“State and local borrowing, once thought of as a way to finance essential infrastructure, has mutated into a source of constant abuse. Like homeowners before the housing bubble burst, states and cities have gorged on debt, extended repayment times, and used devious means to avoid limits on borrowing—all in order to finance risky projects and kick fiscal problems down the road…
“All these debt-enabled abuses—extravagant spending, concealments of budgetary problems, and risky investment strategies—came to a head in the second half of 2008, when spooked investors withdrew from the muni-bond market in droves. A downturn in tax revenues had revealed how little breathing room some local governments had left themselves to pay their debts; also, several insurers that typically backed muni bonds had exited the market, leaving buyers unprotected against defaults. The investors’ flight should have signaled to cities and states that it was past time to reform their debt practices.”
Look, there is a legitimate place for long-term debt in the financial strategies of cities and states, Even those whose finances are in permanent crisis mode, like Trenton’s. But that legitimate place for long-term debt should be tightly linked to purposes for which there are long-term benefits. Not a one-off short-term cash flow problem created by embezzlement.
What City Council will consider tomorrow evening, in the form of Resolution #16-170, is the wrong solution to this problem, whose origins are still un-examined and the probability for re-occurrence are still unknown.
Any representation made tomorrow evening by the Eric Jackson Administration that this is a sound plan, backed by the advice and Counsel of the State of New Jersey, should be skeptically considered through the perspective of the stories above, and the dozens and dozens of stories just like them.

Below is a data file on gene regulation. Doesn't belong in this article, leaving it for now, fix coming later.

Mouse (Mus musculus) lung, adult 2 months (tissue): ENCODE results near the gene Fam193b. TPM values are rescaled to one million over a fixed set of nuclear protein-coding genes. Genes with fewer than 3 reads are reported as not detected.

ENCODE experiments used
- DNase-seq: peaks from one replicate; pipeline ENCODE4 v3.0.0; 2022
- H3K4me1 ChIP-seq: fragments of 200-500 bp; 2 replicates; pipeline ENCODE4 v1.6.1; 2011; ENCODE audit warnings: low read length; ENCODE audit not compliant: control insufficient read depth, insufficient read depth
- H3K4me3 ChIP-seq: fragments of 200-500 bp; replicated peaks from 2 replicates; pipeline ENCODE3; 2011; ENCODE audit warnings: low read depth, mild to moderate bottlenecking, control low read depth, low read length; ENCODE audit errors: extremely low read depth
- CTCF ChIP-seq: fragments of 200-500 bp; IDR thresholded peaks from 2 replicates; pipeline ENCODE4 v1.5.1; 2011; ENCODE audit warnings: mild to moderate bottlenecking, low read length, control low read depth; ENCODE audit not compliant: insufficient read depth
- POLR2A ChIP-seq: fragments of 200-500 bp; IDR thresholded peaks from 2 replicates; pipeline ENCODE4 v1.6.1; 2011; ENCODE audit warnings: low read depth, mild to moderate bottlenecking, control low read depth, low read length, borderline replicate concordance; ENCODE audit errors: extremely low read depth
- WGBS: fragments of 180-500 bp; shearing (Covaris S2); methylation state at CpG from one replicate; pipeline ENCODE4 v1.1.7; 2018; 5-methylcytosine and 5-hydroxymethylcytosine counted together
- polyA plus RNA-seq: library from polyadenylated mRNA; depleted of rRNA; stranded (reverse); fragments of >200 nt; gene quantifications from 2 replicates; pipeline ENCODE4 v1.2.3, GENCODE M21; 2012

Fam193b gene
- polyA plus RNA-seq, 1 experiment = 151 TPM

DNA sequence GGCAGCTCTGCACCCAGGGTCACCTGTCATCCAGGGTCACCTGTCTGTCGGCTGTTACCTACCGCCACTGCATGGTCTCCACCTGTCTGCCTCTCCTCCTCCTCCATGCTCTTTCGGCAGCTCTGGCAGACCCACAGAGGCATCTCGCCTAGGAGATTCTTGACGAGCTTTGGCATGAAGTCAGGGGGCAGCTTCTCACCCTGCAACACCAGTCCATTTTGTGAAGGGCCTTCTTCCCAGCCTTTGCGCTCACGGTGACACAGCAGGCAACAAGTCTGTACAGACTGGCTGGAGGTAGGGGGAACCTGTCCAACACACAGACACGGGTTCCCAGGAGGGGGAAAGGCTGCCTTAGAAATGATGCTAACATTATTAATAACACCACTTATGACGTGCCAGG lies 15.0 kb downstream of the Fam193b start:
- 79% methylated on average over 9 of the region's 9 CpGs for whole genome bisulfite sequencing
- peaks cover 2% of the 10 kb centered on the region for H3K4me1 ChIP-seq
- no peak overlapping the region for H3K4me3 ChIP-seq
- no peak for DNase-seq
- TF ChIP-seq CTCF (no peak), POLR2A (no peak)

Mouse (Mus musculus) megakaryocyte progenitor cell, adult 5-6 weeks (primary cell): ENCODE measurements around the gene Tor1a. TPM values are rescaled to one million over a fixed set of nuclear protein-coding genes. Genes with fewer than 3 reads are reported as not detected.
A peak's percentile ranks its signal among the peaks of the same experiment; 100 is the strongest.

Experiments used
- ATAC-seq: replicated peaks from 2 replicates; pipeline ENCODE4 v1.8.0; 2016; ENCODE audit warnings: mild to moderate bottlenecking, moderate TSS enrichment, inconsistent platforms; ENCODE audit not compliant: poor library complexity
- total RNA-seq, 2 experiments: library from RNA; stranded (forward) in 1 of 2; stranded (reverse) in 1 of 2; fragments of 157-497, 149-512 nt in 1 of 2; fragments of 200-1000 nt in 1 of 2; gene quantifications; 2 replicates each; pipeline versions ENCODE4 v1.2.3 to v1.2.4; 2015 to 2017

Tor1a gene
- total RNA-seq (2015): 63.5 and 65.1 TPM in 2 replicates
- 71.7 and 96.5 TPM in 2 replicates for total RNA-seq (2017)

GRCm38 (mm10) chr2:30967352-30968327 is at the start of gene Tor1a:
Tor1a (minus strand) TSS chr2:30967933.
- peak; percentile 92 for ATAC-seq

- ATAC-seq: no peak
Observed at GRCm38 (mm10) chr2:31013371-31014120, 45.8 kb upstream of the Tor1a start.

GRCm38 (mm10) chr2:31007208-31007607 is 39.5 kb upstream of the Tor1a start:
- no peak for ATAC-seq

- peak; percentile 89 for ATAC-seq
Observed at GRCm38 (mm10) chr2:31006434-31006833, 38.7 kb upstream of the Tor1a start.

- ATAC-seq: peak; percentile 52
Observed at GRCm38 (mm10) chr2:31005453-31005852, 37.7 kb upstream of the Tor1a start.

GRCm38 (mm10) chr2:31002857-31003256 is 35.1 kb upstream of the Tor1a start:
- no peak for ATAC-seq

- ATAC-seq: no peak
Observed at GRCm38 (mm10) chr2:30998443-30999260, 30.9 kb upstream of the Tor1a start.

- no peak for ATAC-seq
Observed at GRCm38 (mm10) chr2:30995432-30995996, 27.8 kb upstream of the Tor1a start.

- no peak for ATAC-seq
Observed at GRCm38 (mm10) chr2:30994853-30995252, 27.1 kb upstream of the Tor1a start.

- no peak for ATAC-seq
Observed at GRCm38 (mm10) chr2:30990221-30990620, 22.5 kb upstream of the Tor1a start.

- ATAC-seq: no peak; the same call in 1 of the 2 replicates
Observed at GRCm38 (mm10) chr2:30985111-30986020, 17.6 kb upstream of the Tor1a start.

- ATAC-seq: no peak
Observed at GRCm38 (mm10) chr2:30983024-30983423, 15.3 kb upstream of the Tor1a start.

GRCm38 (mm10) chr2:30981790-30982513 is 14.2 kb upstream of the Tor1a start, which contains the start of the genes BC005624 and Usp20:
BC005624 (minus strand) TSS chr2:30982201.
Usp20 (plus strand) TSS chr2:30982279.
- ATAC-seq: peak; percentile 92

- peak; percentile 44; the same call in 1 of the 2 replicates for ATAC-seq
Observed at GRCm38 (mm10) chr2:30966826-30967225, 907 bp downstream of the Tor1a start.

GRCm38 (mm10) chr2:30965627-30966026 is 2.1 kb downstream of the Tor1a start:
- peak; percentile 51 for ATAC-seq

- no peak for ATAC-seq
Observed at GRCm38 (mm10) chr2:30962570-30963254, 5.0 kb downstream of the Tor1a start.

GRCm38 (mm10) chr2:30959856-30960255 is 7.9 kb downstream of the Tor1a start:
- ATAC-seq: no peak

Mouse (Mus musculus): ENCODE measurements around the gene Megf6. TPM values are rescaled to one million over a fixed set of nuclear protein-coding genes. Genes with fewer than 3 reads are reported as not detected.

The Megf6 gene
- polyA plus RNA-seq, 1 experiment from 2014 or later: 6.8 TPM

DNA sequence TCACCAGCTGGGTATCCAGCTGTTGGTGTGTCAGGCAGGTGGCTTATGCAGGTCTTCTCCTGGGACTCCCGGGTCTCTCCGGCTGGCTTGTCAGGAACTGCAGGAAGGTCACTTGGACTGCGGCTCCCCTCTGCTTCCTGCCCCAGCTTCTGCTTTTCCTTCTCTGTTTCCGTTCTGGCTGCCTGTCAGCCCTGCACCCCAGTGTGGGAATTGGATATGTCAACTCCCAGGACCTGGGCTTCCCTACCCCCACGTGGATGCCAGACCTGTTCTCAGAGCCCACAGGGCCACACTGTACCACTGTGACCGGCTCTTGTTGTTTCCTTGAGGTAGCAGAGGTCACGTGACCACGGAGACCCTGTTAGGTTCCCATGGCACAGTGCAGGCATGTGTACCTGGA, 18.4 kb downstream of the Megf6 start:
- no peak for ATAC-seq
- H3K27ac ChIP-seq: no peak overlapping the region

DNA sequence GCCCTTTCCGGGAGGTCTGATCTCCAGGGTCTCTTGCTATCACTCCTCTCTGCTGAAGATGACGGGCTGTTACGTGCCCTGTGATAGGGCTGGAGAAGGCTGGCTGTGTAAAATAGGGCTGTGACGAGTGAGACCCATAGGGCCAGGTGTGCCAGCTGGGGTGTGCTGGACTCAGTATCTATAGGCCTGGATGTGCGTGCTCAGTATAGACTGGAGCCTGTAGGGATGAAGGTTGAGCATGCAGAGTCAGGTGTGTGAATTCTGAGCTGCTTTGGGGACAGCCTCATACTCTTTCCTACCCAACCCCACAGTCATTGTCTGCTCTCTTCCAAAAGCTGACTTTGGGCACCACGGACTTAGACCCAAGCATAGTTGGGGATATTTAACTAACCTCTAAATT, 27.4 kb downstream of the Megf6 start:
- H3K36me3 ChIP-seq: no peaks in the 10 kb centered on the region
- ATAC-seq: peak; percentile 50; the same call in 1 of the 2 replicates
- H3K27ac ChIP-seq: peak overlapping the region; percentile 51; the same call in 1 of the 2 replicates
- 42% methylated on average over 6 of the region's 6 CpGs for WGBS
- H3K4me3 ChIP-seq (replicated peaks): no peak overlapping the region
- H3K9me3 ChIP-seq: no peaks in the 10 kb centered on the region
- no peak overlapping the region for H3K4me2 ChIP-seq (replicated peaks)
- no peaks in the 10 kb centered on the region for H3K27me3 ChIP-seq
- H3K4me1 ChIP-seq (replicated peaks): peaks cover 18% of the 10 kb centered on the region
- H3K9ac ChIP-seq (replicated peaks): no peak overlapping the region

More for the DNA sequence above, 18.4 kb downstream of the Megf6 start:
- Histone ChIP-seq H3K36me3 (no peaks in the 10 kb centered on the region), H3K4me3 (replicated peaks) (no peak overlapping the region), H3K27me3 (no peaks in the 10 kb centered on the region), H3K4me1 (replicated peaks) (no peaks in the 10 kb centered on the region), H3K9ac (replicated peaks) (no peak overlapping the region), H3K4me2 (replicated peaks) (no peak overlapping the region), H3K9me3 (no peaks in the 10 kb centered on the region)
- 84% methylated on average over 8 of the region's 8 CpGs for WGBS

Tomorrow’s plan to issue long-term debt by Resolution #16-170 is bullshit.
You know, that’s the one about the prophet without honor in his own town.
Yep, pretty much.
In the example I will discuss this morning, the Prophet spoke through a lawyer. He was no less clairvoyant by virtue of being represented by Counsel.
Today’s reading comes from select excerpts from the Letter of James Brady, Attorney at Law, to Trenton City Clerk Juanita Joyner, May 21, 2009. The full letter can be found here, produced by the City in answer to an Open Public Records Act (OPRA) request I filed with the City in March.
“On May 18 & 20, I consulted with Mr. [Joseph] Harris, President of ADPC regarding [the Award of Contract to IPS Payall Solutions, LLC by the City of Trenton]. As you know, Mr. Harris was part of the evaluation committee, which prepared bid specifications and reviewed the bids for a fully integrated Human Resources Information System, Payroll System, Benefits Management and Timekeeping/Labor Tracking System (’HRIS’ System) to be implemented for the City of Trenton. Pursuant to my meeting with Mr. Harris, I am providing this letter so that the position of Mr. Harris is protected in the event of any adverse consequences resulting from the action referenced above…”
The letter goes on to discuss many irregularities in this bid and contract process. Mr. Brady concludes,
“I have advised my client, Mr. Harris, that based on the information in my possession, the award to [sic] the contract to IPS is in violation of the ‘Local Public Contracts Law.’ Therefore I am submitting this letter, so that it may be recorded that the involvement of Mr. Harris (as outlined above) regarding this contract ended as of May 1, 2009, and that Mr. Harris played no part in any subsequent illegality. I trust that you will advise the Mayor, his Chief of Staff, and the City Council of the concerns expressed herein by providing each a copy of this letter.” [Emphasis mine - KM]